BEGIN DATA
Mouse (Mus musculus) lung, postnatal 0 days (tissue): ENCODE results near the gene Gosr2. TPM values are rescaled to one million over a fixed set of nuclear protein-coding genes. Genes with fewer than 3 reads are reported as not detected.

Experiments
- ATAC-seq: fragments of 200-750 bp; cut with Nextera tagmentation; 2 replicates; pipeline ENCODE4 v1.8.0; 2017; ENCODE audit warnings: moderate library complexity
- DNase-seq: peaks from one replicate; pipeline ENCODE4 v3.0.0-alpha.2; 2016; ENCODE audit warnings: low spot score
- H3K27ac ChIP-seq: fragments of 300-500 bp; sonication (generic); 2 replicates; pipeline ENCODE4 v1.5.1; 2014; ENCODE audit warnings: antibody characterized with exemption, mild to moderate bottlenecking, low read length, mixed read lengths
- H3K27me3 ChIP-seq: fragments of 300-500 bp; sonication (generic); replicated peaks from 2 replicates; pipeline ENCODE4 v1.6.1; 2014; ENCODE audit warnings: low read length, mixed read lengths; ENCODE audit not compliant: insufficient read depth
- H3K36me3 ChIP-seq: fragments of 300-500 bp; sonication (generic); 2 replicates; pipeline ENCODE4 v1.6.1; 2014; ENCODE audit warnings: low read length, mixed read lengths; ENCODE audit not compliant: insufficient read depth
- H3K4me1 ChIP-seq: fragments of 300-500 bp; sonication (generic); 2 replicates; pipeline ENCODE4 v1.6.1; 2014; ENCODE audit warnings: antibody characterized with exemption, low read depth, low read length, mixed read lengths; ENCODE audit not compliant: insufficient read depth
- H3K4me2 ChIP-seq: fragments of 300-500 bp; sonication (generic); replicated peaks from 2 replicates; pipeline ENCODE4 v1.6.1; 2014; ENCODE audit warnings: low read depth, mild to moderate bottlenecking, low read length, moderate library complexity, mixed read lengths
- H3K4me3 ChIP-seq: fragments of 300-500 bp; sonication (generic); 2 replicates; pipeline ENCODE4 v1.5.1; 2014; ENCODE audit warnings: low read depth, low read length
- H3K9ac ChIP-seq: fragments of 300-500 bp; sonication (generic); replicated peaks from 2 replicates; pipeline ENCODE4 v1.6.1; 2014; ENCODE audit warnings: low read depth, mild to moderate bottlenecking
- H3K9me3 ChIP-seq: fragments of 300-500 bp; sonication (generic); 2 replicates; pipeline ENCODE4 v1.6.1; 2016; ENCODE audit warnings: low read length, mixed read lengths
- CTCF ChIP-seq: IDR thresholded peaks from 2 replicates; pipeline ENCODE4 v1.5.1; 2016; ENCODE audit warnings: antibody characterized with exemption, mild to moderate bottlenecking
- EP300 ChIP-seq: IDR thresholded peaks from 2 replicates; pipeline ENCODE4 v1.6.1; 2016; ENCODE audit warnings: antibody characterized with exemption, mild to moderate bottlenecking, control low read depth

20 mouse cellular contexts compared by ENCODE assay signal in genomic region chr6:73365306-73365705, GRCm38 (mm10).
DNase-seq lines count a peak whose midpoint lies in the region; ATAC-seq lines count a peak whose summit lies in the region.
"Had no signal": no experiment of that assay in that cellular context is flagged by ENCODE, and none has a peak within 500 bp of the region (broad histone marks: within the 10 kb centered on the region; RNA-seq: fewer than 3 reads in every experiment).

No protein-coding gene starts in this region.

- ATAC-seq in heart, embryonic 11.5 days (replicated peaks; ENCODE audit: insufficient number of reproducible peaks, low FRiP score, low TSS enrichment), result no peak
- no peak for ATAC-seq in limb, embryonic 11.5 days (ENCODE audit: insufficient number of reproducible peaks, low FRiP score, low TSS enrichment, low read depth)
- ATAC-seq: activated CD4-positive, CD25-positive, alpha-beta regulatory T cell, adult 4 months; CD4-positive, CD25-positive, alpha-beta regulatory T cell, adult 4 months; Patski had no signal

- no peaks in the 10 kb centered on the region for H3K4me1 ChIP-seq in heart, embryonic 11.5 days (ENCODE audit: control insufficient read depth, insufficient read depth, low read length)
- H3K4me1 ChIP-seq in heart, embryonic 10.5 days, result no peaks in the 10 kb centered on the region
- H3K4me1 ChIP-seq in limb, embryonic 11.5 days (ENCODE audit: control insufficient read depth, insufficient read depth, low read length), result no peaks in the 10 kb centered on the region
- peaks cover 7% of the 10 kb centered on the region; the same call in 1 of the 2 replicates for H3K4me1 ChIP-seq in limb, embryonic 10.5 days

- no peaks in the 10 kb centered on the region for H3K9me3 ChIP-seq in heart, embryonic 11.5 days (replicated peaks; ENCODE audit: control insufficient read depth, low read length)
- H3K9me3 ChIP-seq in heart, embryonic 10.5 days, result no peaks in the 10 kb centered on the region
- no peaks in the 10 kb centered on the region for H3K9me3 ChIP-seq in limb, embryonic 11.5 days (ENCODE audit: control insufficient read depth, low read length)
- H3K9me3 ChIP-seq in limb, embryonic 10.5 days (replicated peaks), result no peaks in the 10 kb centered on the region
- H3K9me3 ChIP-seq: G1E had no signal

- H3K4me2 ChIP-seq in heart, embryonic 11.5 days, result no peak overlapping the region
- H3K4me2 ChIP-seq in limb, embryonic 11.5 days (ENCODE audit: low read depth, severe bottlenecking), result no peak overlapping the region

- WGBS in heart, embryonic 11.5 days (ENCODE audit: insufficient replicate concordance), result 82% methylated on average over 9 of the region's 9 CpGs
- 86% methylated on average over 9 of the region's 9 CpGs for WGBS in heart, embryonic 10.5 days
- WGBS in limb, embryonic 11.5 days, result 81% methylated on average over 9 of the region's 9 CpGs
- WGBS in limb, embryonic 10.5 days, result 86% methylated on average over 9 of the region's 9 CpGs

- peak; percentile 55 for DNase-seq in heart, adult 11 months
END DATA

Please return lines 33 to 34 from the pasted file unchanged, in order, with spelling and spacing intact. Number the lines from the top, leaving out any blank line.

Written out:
- WGBS in heart, embryonic 11.5 days (ENCODE audit: insufficient replicate concordance), result 82% methylated on average over 9 of the region's 9 CpGs
- 86% methylated on average over 9 of the region's 9 CpGs for WGBS in heart, embryonic 10.5 days